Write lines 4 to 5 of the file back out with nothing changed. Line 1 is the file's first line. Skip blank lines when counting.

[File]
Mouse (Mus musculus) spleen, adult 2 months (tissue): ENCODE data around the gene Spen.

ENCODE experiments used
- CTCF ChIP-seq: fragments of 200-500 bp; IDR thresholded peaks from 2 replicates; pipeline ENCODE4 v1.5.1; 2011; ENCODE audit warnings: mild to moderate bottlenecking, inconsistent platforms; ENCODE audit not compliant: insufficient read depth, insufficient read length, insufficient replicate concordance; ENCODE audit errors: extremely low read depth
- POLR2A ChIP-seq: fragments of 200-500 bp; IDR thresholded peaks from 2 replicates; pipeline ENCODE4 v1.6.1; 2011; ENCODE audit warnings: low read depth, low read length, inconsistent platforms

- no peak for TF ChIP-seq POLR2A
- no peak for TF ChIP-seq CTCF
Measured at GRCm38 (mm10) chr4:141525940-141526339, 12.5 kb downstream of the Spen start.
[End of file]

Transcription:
- POLR2A ChIP-seq: fragments of 200-500 bp; IDR thresholded peaks from 2 replicates; pipeline ENCODE4 v1.6.1; 2011; ENCODE audit warnings: low read depth, low read length, inconsistent platforms

- no peak for TF ChIP-seq POLR2A